Rights of Peasants: ending the discrimination against peasants

Session 04Advisory Committee

Item 2 (b) : Right to food. Written statement submitted by CETIM (pronounced by Henry Saragih, President of La Vía Campesina)

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I am Henry Saragih, general-secretary of La Vìa Campesina. I am coming here, on behalf of La Vìa Campesina and the CETIM to congrulate for the works of the Advisory Committee on establishing the groundwork of promotion and protection of rights of peasants. As now come into official report of the Advisory Committee, the peasants rights are fundamental for our world. La Via Campesina is global movement and organisations based in many countries. We have about 200 millions member which participated actively in La Vìa Campesina.

The food crisis shows that the world need to work together in responding that challenge. The victims of food crisis are not only in terms of deprivation, but also of life. Many falls into hunger, acute poverty, and discrimination. The economic system and profit-making of food production are clearly in the picture of the food crisis. As of now, especially in many parts of the world, the food crisis far from over. We still see that profit-taking of food production has been justified by many arguments including those used by transnational corporation. While rethoric of transnational corporation seemed convincing, the stark food shortage and speculation only confirms the fears that their solution mislead many.

The record shows that more than 1 billion people were undernourished worldwide. According to FAO, the Asia and Pacific region had the largest number of hungry people (642 million), followed by sub-Saharan Africa (264 million).

Hunger refers to rural problem where peasants, small landholders, landless workers, fisherfolk, hunters and gatherers who suffer disproportionately. The United Nations Millennium Development Project Task Force on Hunger has shown that 80 percent of the world’s hungry live in rural areas. Some 50 per cent of the world’s hungry are smallholder farmers who depend mainly or partly on agriculture for their livelihoods, but lack sufficient access to productive Furthermore, the food crisis only reaffirm the urgent need of the recognition of fundamental rights of peasants. The abilty of the world to create food sovereignty is very much linked to the mode of life and production that peasants are working on. The various reports of many intergovernmental organisations, independent experts and researchers, analysis of cooperation organisations and state-commissioined report shows the link between the life of peasants with the food situation. Also, La Vìa campesina have many cases and patterns of how food crisis happened, and of how peasants organisations is vital in responding that. The Advisory Committee recognise this in latest report.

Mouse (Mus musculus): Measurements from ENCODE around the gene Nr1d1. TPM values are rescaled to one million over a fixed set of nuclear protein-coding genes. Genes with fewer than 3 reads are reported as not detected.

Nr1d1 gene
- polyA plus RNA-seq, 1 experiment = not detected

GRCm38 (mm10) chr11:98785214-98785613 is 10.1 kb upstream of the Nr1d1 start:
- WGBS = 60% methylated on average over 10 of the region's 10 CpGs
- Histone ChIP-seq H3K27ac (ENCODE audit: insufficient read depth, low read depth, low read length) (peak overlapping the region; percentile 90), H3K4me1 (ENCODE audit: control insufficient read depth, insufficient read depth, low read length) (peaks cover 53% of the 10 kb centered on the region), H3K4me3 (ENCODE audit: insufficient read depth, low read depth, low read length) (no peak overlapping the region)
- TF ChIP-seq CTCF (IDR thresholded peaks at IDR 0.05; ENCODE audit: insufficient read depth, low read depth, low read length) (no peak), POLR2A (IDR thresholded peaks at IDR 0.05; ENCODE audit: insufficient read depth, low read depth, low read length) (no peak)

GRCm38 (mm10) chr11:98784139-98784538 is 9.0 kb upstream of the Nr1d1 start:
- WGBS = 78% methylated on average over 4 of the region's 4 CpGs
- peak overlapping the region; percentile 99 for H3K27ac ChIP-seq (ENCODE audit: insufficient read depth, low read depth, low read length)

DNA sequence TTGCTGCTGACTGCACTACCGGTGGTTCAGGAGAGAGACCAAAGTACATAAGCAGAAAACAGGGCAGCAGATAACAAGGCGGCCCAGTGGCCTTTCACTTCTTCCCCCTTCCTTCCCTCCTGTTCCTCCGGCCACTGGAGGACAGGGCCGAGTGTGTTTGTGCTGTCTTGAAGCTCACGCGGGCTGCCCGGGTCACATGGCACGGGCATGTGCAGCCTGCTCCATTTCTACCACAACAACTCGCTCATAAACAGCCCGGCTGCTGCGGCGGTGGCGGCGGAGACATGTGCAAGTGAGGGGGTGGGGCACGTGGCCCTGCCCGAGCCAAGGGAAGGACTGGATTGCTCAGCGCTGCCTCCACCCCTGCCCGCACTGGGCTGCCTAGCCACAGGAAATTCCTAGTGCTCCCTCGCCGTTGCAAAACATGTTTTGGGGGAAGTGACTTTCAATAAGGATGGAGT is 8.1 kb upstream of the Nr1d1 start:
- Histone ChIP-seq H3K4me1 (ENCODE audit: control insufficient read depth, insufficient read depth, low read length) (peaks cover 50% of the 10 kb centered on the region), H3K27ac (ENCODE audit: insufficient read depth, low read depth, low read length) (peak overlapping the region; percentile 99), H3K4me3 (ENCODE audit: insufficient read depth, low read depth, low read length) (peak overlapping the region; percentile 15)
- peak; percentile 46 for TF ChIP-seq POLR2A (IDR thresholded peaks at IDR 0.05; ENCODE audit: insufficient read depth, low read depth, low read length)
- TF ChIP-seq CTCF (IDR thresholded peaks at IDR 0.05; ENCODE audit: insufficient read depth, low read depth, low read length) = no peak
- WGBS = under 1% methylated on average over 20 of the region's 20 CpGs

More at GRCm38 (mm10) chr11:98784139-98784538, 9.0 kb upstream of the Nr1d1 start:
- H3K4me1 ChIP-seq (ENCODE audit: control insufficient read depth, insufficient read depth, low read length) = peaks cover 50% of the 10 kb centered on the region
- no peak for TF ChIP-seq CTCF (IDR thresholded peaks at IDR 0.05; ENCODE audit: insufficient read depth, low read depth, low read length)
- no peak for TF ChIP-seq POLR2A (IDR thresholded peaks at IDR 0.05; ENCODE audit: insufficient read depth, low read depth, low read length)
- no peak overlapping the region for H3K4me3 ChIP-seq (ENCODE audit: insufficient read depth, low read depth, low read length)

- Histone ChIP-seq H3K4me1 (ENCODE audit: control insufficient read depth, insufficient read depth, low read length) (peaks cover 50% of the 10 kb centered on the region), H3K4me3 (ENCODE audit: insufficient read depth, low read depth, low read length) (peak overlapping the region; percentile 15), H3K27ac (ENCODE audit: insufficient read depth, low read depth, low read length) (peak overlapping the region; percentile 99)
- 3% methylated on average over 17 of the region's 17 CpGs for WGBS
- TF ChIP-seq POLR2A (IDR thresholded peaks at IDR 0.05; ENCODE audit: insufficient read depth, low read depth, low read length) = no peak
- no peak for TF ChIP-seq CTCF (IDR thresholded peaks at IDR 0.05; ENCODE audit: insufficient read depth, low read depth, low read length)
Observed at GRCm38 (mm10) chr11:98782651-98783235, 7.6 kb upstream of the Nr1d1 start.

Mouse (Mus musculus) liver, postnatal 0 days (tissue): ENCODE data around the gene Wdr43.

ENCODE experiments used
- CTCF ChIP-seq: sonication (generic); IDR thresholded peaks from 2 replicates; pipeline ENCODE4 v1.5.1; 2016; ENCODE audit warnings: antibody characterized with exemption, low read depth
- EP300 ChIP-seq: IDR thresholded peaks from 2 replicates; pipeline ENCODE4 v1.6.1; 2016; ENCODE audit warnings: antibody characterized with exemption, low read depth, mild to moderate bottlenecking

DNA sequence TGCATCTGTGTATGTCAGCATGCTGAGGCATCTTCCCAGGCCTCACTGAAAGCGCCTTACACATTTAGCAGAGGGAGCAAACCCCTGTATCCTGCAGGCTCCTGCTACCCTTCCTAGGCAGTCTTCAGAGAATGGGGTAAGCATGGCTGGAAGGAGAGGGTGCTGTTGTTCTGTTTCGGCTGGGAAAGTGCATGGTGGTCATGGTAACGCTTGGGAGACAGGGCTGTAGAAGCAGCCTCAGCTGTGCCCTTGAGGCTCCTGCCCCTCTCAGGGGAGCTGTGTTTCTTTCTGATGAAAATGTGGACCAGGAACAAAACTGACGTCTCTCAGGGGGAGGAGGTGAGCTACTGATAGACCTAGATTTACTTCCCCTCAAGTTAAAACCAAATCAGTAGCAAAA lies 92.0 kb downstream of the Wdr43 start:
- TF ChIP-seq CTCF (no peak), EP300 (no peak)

By the struggle, peasants organisation earned the long-sought recognition of rights. La Vìa Campesina has been started the recognition of rights in 2002, and adopting the Declaration rights of peasants in the International Conference of Peasants Rights June 2008 in Jakarta, Indonesia and in the La Vìa Campesina General Conference October 2008 in Maputo, Mozambique. Peasants could life and work through their own means and results. La Vìa Campesina run many consulations and engagements with members, government of member states, experts and researchers, and parts of society. Those has been intensifying after the international conference in Jakarta 2008. We go to many parts of the world for this effort, including to Bolivia, Brazil, Mozambique, Thailand, India, Belgium, Spain, Indonesia, Italy including in the session of UN bodies, including joint initiative with the office of the President of the UN General Assembly in discussing “the Global Food Crisis and Right to Food” in April 2009. As of now, we are convinced that the right of peasants is supported and fought by many parts of society and of policymaking fora.

The challenges also lies in how we could reach the best cooperation among actors of international policies. With the recongition of the rights of peasants, the international community recognise the role of peasants in that cooperation. What we could also achieve through cooperation is giving wider opportunities for good practices. Heavily leaning to one mode of cooperation and of policy-making is not helpful for all of us. In this context, I see that the world need more cooperation, and recognition that the problem lies also in the life of peasants. With the report, the Advisory Committee clearly shows the way on responding the recurring food crisis.

With the report of the Advisory Committeee, the high value of this declaration is recognised by UN process. With this, the UN begins to unravel the discrimination against peasants. I warmly thank the Advisory Committee for having the declaration included in the present report. It is very important. This would recognise the past and future process of peasants struggle.

With the report, I also strongly urges the Advisory Committee to hold various and wider consultations, study, and engagements. We believe that the Advisory Committee brings real support to peasants by doing so. What we could achieve with wider involvement is that the present deliberation could brings stronger support to the process already going on in the UN human rights mechanism. With this, there will be wider effort to end hunger and poverty.

I thank you

Geneva, 27th January 2010

Categories HUMAN RIGHTS Rights of peasants Statements
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